After nearly 20 years of war, the United States and its allies left Afghanistan in August 2021, evacuating nearly 130,000 people in the chaotic last weeks in Kabul.
Through Operation Allies Welcome, about 88,500 Afghan nationals arrived in the U.S. and resettled in communities across the country.
But seven months later, the Biden administration faced another humanitarian challenge. The Russian invasion of Ukraine in February 2022 sparked another refugee crisis. Since the start of the war, more than 7.8 million refugees have fled Ukraine.
Although the U.S. was quick to announce a response for Ukrainian refugees, both Ukrainians and Afghans must navigate the same U.S. immigration system.
Here’s a look at the U.S. immigration realities for Afghans and Ukrainians, and the various paths they have used to enter the United States.
The U.S. has welcomed more than 88,500 Afghans through Operation Allies Welcome, a program that coordinated efforts to resettle vulnerable Afghans.
These Afghans were evacuated on U.S. flights in July and August 2021 and mainly have received a short-term immigration protection known as humanitarian parole.
Humanitarian parole is given to those hoping to enter the U.S. under emergency circumstances. While it does not automatically lead to permanent residency, parolees can apply for legal status through the asylum process or other forms of sponsorship, if available, once they’re in the U.S.
Of the nearly 88,500 Afghans who had entered the U.S. as of mid-June, at least 77,500 received humanitarian parole. The remaining 11,000 is a mix of visa holders.
Afghans still in Afghanistan who are hoping to receive a visa must travel to a U.S. embassy—the closest are in Qatar, Pakistan or the United Arab Emirates—for an interview.
Or they can apply to U.S. Citizenship and Immigration Services (USCIS) for humanitarian parole, the safest way is online. But they must pay a $575 fee and prove they were persecuted by the Taliban. The fee applies to everyone seeking humanitarian parole. Applicants can ask for a fee waiver but need to show proof of financial hardship to the U.S. government.
More than 40,000 Afghans living outside the U.S. have submitted humanitarian parole applications since the U.S. withdrawal from Afghanistan. About 500 of those applications have been approved.
According to the Migration Policy Institute (MPI), fewer than 5,000 of the 40,000 cases were fully adjudicated by mid-June 2022, and 297 were approved.
Nine months after the military withdrawal, the Biden administration designated Afghanistan for Temporary Protected Status (TPS), which provides legal status in the U.S. and protection from deportation for up to 18 months. It also provides work permits for people to work legally in the country. And it can be extended.
But it does not lead to permanent residence.
Some Afghans were allowed to continue the process for Special Immigrant Visas (SIVs), a decade-old immigrant visa program that helps military interpreters and others who worked for the U.S. government to come to the U.S. with a direct pathway to permanent residency.
The State Department has hired more staff members to process SIVs, but the MPI says adjudication remains slow.
Since the start of the Biden administration through November 1, 2022, the State Department has issued nearly 19,000 SIVs to principal applicants and their eligible family members.
There are about 15,000 SIV principal applicants who are waiting for their visa interview, the step before being issued an SIV. About 48,000 individuals have submitted all documents and are waiting to be processed.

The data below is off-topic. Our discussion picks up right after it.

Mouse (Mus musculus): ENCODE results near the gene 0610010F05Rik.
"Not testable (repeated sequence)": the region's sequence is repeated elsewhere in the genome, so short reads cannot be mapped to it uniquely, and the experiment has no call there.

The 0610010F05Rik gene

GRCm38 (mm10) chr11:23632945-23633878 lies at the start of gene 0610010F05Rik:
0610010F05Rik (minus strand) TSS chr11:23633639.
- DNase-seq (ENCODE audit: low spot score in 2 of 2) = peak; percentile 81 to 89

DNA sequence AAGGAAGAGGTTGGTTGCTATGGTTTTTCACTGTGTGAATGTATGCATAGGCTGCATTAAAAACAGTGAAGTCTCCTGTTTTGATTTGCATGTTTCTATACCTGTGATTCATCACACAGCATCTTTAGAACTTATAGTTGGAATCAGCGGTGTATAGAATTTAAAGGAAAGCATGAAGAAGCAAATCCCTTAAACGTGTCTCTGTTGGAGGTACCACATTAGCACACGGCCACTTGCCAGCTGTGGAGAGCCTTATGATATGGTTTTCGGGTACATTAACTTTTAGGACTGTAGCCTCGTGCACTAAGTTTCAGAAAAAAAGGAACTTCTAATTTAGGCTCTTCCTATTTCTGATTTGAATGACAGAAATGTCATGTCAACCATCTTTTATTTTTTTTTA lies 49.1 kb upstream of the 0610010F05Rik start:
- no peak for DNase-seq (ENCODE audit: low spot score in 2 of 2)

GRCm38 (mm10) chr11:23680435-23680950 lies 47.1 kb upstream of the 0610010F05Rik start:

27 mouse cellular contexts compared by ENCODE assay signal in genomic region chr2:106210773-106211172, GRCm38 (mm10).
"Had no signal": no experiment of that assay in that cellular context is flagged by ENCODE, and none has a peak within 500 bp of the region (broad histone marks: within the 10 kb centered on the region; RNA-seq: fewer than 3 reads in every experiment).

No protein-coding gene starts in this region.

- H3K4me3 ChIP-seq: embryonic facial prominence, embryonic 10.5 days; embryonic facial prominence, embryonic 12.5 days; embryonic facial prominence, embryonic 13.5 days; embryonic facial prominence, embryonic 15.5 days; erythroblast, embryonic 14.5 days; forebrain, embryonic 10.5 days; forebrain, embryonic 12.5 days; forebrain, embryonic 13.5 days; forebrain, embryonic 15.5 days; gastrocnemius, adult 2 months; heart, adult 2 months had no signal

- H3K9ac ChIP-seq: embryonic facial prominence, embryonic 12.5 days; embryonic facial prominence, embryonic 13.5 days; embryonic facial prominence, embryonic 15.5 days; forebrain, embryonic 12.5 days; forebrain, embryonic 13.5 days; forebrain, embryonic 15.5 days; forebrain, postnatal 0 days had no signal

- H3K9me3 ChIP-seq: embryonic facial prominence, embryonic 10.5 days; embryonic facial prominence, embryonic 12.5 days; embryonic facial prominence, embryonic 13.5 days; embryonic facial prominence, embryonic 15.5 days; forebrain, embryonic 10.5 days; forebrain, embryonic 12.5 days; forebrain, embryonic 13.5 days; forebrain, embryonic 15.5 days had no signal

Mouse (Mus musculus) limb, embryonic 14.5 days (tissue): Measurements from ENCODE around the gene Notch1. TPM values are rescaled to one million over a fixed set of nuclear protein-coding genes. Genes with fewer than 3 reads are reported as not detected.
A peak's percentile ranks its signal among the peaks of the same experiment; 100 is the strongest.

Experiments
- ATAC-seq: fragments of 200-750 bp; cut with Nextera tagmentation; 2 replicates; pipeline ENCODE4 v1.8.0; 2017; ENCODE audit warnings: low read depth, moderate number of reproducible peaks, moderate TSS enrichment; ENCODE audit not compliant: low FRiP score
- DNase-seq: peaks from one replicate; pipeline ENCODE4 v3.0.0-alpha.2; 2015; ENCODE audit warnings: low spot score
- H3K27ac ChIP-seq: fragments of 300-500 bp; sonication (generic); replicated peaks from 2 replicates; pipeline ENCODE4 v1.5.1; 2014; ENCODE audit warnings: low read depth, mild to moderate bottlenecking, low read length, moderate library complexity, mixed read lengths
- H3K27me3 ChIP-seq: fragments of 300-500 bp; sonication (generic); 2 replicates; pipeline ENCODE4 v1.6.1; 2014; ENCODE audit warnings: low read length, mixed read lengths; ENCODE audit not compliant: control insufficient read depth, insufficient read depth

When Russia invaded Ukraine in February, it started an exodus not seen since World War II.
Initially, there was not a clear path for Ukrainians to quickly come to the U.S. Though most Ukrainians were seeking refuge in other countries in Europe, some pursued safety in the U.S.
Some Ukrainians entered the county on existing U.S. visas. But more than 20,000 Ukrainians traveled to the U.S.-Mexico border and requested asylum. Many of those did not have a U.S. visa.
Two months after Russia’s invasion, the Biden administration designated Ukraine for Temporary Protected Status and applied it to Ukrainians in the U.S. since April 11. The White House also agreed to admit up to 100,000 of the more than 7 million Ukrainians who fled Ukraine.
On April 21, 2022, the U.S. announced the Uniting for Ukraine program to provide a pathway for Ukrainian citizens outside the U.S. to stay in the U.S. for two years on humanitarian parole.
Uniting for Ukraine also allows U.S. citizens, green card residents and others with certain other immigration statuses to support Ukrainian refugees.
To apply, Ukrainians must have been a resident of Ukraine as of Feb. 11, 2022, and there is no application fee.
After launching Uniting for Ukraine, the Department of Homeland Security (DHS) announced it would no longer allow Ukrainians to enter the country through the U.S.-Mexico border by humanitarian parole.
Ukrainians already in the U.S. as of April 11 cannot apply for humanitarian parole under the program. They can, however, apply for TPS or the asylum program.
As of late November, the U.S. has allowed more than 180,000 Ukrainians to stay in the U.S. for a period of time through humanitarian parole, TPS or other forms of family sponsorship.
Afghans and Ukrainians
Both Afghans and Ukrainians can apply for admission to the U.S. refugee program.
Additionally, family members of Afghans or Ukrainians can file a petition to bring their loved ones to the U.S. They must be a citizen or a green card holder, and the process covers only direct relatives.
Afghans and Ukrainian who received humanitarian parole can apply for asylum unless another, long-term immigration protection is available to them.